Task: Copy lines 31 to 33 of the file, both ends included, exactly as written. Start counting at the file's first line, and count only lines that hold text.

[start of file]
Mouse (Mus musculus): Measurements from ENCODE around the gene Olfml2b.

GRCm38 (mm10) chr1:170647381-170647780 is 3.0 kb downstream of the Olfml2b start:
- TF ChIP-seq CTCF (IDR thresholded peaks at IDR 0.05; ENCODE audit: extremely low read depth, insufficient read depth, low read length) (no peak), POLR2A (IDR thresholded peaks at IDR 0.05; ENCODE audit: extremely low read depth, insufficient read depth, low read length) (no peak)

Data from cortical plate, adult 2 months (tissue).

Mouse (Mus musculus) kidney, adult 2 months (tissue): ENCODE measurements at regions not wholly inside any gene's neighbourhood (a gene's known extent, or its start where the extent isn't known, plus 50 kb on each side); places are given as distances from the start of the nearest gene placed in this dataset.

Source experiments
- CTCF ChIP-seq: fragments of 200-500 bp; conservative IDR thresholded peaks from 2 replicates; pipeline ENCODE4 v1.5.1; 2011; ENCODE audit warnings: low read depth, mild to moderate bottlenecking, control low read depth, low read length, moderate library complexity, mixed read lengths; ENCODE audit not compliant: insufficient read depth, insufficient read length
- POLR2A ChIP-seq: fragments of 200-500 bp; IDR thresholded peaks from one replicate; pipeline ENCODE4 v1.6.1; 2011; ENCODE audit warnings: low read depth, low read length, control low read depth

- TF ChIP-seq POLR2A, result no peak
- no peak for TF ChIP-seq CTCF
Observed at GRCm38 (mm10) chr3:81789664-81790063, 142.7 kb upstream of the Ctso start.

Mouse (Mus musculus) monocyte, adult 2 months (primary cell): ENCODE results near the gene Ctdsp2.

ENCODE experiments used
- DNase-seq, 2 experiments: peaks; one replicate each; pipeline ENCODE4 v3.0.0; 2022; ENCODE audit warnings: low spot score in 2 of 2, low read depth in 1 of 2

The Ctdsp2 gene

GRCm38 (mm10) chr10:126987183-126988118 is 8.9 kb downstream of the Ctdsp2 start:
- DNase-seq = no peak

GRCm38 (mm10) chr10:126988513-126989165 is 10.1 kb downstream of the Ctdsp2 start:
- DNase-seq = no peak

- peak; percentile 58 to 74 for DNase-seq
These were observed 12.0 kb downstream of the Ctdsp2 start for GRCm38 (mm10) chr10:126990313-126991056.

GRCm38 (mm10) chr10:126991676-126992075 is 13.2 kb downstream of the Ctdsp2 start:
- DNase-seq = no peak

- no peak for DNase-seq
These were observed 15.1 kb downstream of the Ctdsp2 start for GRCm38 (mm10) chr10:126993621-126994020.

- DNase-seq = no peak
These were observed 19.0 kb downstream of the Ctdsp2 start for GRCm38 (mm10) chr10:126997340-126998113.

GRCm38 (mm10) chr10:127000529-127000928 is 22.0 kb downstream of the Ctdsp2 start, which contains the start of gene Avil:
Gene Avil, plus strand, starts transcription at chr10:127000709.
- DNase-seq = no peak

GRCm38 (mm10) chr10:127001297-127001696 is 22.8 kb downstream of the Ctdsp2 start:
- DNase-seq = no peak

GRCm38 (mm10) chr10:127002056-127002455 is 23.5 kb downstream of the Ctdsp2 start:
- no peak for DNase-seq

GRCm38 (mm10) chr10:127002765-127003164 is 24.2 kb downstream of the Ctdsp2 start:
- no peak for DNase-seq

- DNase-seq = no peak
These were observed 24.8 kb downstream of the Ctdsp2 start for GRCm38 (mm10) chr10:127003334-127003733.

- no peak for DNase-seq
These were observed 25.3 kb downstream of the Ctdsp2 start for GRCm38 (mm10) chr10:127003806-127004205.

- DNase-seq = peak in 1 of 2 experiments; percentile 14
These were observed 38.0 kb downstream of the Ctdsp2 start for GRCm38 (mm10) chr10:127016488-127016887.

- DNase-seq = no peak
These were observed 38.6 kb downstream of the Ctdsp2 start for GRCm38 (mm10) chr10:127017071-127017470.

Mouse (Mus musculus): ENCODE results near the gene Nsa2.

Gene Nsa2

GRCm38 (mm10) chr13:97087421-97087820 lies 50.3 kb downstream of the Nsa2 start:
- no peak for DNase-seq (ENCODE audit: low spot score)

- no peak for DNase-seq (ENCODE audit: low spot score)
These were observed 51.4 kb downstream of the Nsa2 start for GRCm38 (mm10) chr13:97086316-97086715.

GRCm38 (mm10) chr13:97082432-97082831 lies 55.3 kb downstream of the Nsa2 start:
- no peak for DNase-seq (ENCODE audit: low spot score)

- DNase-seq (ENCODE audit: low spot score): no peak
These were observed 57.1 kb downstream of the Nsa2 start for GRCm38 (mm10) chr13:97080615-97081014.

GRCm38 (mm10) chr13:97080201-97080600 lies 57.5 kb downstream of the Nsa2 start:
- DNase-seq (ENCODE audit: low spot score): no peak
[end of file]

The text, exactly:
GRCm38 (mm10) chr10:127001297-127001696 is 22.8 kb downstream of the Ctdsp2 start:
- DNase-seq = no peak

GRCm38 (mm10) chr10:127002056-127002455 is 23.5 kb downstream of the Ctdsp2 start: